Linguistic deodorant
The language of war

April 24, 2003
The Iranian

Throughout history, war-makers have created Orwellian euphemisms to sanitize the gruesome realities of war and, in the process, neutralize or deflect public sentiment in favor of their actions. "Blitz" was used in World War II, "friendly fire" in the Vietnam War, "the mother of all battles," in Persian Gulf War I, and "shock and awe" in Persian Gulf War II.

Words are symbolic representations of human thoughts, actions, and feelings. Their shared meanings, by members of a particular group, form language. Language, to use a dictionary definition, is "the expression and communication of emotions or ideas between human beings by means of speech and hearing." Psychologically, words are as powerful as icons, signs, and flags. Hence to reduce their emotional impact, especially in war, the army generals and the Pentagon's propaganda planners devise new words and phrases that are often unfamiliar to the general public and are, therefore, devoid of any emotions or feelings.

The process is that government and military officials unveil their concocted terms in their pronouncements prior to war; mass media reporters incorporate them into their daily reports and, through repetition, the mass audiences (public) add them to their conversations, often without knowing their true meanings. In other words, military lingo, hyped by the mass media, becomes public lingo. Consider the following military jargon, from the two Persian Gulf wars and the War on Terrorism, which have become common public expressions:

"Collateral damage," civilians killed or injured; "friendly fire," allied soldiers killed or injured by their own coalition troops; "shock and awe," scaring the wits out of the Iraqi regime and people to cause them to surrender to the Anglo-British forces; "pre-emptive strike," attacking a nation or group, unilaterally, based on assumptions that they pose a threat; "just war," justifying an attack based on assumptions of eminent danger; "coalition of the willing," the countries -- about 30 of the nearly 200 nations -- that are assisting or supporting the American-led attack against Iraq; "embedded reporters," journalists who are willingly cooperating and are literally "in bed" with the military forces; "the mother of all bombs," a 20-ton weapon of mass destruction; "Operation Iraqi Freedom," getting rid of the Ba'ath regime and replacing it with a regime which would ensure the interests of the invading forces, multinational corporations, and oil companies; "Operation Desert Storm," invading and partitioning Iraq without removing the dictator, Saddam Hussein, or his regime; "theater of operation," battleground; "turkey run," randomly killing a massive number of people; "body bags," killed soldiers; "bunker buster," bombs dropped on safety shelters or other public buildings; "daisy cutter," a bomb capable of penetrating and destroying caves and their occupants; "sorties," bomb runs on various targets; "carpet bombing," indiscriminate bombing of selected locations; "peacemakers," soldiers and/or weapons; "attacking positions," attacking people; "attacking targets," attacking buildings; "decapitation," killing and destroying opposition leaders; "terrorists," any individual, group, or nation that one may dislike; "the patriot," a missile; "patriotic," an individual who supports the government and military actions, even if they are contrary to the spirit of the U.S. Constitution, international laws, human rights, UN mission, and world public opinion.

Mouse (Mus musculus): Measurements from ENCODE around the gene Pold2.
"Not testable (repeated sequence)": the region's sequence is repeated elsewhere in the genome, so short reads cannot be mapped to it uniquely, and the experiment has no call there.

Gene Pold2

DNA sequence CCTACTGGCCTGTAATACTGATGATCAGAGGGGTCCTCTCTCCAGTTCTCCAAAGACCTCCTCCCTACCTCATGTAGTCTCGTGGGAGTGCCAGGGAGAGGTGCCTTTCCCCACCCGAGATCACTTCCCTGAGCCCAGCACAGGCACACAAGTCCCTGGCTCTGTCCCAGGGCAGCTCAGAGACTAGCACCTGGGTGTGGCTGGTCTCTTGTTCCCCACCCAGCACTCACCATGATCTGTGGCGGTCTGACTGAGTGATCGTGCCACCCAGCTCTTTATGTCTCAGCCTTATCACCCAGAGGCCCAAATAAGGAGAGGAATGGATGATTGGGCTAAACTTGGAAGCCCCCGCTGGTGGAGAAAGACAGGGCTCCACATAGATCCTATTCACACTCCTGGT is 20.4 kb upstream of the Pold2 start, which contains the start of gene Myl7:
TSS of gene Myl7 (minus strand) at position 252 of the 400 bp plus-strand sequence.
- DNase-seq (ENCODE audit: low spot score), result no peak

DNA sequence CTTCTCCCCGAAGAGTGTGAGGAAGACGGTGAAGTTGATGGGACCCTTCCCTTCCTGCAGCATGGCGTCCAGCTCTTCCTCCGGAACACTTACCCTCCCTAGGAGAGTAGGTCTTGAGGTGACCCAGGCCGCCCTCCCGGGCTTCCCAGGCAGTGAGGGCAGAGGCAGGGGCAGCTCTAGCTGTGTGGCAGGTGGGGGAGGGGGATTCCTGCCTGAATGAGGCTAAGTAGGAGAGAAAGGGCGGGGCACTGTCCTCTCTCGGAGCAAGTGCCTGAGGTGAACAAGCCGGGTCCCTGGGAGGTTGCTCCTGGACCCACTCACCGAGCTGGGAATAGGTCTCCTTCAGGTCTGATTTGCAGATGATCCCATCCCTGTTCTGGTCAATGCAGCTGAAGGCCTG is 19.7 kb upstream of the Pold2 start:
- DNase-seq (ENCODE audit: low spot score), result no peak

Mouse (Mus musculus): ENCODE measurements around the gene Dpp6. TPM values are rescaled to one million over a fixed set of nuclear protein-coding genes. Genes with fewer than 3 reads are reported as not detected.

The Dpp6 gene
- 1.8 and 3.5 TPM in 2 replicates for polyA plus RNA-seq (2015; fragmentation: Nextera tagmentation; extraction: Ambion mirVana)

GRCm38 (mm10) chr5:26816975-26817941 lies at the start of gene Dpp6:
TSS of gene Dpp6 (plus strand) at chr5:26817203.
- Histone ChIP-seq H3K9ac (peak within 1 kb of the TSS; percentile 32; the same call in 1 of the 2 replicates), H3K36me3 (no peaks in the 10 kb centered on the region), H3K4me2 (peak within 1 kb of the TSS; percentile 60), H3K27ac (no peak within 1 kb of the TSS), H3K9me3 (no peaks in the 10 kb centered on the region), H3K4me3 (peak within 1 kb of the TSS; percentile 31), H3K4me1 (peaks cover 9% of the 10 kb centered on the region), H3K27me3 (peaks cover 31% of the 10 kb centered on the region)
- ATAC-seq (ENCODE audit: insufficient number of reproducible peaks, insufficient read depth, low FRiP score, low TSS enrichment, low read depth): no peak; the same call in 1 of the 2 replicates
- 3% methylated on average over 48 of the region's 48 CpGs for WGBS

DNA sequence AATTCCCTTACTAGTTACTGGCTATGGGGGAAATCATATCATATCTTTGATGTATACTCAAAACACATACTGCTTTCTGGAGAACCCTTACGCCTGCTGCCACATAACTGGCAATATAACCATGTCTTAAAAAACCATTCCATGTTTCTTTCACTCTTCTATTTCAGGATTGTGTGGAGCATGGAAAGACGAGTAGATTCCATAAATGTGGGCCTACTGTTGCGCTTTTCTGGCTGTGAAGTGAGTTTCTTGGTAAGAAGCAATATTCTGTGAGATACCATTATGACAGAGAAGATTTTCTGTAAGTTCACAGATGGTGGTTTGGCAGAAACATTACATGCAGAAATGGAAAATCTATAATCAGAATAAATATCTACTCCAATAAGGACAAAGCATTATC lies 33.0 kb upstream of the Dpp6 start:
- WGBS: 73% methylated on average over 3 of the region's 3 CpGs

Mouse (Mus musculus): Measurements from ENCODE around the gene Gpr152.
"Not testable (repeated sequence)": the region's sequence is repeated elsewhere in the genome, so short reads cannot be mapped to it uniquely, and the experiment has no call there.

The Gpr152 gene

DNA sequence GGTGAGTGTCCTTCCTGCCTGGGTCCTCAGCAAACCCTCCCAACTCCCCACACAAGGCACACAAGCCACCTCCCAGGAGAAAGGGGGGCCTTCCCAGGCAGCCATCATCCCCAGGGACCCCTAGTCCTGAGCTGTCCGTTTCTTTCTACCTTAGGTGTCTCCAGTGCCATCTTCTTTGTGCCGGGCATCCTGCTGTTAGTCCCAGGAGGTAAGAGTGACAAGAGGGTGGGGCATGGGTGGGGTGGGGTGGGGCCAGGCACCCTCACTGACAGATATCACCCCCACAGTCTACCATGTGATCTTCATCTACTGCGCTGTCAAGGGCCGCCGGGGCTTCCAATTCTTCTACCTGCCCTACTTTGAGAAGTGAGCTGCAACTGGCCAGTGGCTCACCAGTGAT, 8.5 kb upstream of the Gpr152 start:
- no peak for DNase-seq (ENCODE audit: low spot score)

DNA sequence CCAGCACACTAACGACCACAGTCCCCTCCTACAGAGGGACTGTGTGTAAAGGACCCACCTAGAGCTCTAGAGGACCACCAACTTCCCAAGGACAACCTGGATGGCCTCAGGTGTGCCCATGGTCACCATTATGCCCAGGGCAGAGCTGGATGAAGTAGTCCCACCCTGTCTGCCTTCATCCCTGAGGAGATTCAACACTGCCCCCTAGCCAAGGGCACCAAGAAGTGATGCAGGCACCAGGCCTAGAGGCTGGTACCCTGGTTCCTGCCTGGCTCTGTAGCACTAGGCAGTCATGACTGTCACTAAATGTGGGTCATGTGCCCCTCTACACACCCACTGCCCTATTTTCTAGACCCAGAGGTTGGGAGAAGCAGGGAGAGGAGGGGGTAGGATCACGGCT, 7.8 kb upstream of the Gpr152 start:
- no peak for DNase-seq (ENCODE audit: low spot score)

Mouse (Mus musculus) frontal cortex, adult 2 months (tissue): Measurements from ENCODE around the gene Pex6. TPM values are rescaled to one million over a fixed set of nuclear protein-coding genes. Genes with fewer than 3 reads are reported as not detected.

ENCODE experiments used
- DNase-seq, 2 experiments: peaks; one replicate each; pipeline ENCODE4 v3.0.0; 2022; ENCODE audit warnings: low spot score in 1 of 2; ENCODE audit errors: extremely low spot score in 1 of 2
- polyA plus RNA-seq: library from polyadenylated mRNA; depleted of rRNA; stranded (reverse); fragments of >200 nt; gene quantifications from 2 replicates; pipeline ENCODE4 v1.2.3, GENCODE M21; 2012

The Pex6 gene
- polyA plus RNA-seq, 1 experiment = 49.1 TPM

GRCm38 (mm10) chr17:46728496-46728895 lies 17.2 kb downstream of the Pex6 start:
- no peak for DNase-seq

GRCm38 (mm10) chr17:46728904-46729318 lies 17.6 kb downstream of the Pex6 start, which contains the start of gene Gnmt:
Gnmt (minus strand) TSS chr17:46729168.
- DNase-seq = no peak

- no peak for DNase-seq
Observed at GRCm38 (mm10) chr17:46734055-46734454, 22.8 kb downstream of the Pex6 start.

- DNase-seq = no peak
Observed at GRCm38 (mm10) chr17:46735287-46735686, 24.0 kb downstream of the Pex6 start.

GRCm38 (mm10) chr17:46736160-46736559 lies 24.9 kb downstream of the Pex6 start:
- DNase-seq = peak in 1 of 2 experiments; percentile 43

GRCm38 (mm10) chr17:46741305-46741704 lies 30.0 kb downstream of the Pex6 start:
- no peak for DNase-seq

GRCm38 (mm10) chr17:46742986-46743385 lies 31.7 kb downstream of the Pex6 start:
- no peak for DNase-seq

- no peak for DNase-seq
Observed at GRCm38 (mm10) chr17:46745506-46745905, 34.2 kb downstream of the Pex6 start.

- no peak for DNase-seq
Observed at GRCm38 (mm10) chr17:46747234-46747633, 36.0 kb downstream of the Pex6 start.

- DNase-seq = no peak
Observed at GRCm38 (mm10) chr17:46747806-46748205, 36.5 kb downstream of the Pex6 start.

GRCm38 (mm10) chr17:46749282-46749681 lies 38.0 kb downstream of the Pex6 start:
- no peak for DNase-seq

The language of war is intended to soften the tragic realities of human blood and gore through highly sophisticated manipulation techniques involving the creation of words, phrases, euphemism, and images that are intended to sanitize and, in the process, desensitize human feelings toward mass killings and destruction. In other words, in order to achieve their goals, government and military leaders, aided by mass media professionals, displace reality with fiction, fact with symbolism, and truth with propaganda. Indeed, truth is always the first casualty of war.

In this so-called "Information" or "Communication" Age, ironically, the missing components are reliable information and meaningful communication. Perhaps the terms "Disinformation Age" or "Babble Age" would more accurately describe this gloomy period in human history. Today, more than ever before, we need to devise mechanisms for making sound decisions for resolving domestic, regional, and global conflicts through dialogue rather than through imposing a particular agenda, plan, or perspective on the entire world through military force, bribes, persuasion, and sophisticated propaganda techniques. Moreover, it is absurd to think that a people's hearts and minds can be won by missiles, bombs, destructions, and death. To even envision and plan for a better future, we must replace the language of "hate" with "love" and the language of "war" with "peace." Otherwise, we bring George Orwell's nightmare world of 1984 to life in the 21st Century.


Yahya R. Kamalipour, PhD, is professor of mass communication and head of the Department of Communication and Creative Arts, Purdue University Calumet, Hammond, Indiana. He is editor of the book, Global Communication (Wadsworth, 2002) and editor-in-chief of Global Media Journal.

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